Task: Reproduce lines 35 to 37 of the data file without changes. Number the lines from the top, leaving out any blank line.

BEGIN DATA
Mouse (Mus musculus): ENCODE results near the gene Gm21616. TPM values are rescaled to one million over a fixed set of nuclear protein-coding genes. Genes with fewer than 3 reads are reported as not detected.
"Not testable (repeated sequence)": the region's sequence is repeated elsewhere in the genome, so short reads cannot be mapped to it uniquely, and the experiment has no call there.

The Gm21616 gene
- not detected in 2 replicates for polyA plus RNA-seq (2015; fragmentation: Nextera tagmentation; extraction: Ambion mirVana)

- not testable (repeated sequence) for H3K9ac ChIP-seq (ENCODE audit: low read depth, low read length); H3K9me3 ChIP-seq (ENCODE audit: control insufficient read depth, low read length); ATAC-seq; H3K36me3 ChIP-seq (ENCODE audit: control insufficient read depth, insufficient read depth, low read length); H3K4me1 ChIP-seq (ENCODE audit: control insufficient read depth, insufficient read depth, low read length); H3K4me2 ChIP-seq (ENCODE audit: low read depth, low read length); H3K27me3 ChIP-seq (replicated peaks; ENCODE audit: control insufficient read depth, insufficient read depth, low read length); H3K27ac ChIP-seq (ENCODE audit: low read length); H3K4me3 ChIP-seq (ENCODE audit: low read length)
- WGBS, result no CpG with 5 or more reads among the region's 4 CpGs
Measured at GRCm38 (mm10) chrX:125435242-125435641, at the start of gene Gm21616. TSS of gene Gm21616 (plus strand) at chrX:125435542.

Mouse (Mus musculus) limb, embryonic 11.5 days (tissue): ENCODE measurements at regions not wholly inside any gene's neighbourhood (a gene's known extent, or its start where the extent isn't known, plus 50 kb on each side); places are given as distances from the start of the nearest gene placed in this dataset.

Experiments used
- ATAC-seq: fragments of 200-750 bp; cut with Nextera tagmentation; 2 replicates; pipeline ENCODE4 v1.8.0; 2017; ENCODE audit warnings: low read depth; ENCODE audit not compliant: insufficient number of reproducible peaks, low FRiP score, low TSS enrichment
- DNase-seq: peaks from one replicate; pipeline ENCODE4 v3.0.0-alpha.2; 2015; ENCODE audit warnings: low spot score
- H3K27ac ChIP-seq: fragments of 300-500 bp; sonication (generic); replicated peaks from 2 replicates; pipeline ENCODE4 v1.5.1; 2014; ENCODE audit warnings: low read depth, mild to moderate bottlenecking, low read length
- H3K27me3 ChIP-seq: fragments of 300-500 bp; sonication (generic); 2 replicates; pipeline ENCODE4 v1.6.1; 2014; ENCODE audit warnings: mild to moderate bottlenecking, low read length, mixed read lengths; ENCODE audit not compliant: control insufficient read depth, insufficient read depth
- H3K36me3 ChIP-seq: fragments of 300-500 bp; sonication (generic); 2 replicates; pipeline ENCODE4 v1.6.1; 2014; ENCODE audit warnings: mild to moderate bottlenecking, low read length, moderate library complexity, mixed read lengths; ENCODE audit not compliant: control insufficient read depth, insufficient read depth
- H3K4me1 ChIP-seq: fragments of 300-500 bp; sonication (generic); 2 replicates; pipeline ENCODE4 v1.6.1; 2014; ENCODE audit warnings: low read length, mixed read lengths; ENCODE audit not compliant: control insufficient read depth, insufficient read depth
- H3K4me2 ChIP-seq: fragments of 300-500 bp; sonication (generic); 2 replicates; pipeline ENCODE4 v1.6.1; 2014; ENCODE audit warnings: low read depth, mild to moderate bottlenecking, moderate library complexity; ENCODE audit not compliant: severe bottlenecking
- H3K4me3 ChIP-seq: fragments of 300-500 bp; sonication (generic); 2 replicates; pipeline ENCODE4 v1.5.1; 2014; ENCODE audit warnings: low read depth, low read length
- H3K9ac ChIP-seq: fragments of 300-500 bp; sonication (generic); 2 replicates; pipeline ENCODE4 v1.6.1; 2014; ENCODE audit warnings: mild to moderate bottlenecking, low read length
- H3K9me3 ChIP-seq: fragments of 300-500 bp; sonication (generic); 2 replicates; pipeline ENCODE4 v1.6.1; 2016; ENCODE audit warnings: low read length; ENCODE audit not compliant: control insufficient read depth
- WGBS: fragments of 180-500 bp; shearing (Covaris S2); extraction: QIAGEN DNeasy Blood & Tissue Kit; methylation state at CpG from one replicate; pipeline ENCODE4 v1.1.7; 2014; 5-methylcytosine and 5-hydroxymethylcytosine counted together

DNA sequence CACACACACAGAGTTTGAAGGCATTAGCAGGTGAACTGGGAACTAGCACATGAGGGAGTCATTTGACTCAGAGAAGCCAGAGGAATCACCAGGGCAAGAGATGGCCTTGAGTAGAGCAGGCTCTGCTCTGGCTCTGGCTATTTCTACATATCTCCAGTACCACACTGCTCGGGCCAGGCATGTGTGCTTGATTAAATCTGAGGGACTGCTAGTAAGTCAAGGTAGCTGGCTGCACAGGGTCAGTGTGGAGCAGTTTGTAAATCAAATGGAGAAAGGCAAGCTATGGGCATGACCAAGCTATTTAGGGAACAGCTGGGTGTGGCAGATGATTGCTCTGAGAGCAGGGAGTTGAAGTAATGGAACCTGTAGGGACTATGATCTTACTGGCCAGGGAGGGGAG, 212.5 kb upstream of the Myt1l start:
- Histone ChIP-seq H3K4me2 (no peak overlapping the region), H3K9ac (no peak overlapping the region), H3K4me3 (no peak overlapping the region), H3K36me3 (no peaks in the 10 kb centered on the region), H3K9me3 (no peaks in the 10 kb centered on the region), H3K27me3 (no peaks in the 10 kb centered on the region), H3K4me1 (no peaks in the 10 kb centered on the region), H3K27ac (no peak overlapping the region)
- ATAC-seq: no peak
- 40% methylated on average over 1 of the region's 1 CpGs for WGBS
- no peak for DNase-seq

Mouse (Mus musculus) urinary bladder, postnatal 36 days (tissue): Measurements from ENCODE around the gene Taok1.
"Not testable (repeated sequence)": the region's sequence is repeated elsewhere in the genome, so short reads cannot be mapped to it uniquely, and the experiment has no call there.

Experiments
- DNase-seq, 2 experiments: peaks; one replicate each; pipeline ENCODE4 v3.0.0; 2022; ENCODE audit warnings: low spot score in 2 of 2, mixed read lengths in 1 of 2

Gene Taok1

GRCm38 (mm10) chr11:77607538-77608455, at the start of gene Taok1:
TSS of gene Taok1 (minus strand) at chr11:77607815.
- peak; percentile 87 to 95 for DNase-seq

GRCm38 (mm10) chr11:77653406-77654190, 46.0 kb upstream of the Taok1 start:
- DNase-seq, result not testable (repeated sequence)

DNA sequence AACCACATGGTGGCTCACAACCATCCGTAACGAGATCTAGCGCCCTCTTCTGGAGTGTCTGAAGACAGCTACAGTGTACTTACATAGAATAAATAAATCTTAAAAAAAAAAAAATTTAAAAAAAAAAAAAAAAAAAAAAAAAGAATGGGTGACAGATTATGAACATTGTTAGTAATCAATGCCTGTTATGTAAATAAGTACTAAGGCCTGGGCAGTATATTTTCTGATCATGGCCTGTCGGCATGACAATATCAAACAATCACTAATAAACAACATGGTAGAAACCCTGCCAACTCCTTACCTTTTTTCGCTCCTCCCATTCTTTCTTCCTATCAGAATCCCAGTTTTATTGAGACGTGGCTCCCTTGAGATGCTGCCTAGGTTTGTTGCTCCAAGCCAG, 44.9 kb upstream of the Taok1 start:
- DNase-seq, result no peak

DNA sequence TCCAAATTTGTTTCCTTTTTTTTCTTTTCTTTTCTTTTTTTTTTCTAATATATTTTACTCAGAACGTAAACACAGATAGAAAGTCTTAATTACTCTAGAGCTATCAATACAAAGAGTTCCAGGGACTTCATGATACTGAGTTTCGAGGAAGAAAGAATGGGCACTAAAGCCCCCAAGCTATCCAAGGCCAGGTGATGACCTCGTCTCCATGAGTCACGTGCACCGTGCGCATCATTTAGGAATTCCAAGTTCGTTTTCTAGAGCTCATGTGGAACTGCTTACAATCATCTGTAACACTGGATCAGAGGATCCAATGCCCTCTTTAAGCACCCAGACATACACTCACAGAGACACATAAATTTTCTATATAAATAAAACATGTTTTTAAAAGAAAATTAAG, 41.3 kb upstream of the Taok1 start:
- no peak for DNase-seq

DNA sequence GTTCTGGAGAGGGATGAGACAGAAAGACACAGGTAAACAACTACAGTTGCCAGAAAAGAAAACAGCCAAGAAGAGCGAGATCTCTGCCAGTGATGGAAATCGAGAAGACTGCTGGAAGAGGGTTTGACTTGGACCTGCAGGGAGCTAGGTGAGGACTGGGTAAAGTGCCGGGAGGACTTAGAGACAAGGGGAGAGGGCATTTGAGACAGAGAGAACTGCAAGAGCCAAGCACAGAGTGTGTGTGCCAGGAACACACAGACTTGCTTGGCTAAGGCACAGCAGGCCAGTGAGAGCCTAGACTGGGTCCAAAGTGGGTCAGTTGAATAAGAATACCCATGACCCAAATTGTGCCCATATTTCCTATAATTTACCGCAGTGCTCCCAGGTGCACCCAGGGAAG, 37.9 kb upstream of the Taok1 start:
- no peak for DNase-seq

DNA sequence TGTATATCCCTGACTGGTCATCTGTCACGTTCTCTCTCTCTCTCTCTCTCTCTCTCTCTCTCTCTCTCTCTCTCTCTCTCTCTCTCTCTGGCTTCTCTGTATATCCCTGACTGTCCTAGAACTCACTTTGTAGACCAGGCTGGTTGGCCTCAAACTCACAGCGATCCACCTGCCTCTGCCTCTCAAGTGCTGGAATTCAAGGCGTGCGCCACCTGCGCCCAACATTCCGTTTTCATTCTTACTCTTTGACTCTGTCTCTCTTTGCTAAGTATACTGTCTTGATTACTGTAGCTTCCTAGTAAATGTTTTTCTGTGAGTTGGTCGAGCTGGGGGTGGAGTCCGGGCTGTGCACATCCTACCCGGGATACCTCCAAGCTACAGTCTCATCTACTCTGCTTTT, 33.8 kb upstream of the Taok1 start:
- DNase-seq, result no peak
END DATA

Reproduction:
- DNase-seq, result not testable (repeated sequence)

DNA sequence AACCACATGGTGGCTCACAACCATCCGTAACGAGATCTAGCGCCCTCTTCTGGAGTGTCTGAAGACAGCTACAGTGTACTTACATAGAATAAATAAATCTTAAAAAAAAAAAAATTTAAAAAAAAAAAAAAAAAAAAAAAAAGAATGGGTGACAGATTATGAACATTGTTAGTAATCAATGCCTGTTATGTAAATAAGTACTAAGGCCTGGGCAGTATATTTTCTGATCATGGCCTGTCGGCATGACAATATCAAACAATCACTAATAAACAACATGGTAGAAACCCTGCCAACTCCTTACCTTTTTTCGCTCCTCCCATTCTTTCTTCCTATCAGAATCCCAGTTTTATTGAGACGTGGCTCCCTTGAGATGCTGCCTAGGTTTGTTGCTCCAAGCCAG, 44.9 kb upstream of the Taok1 start:
- DNase-seq, result no peak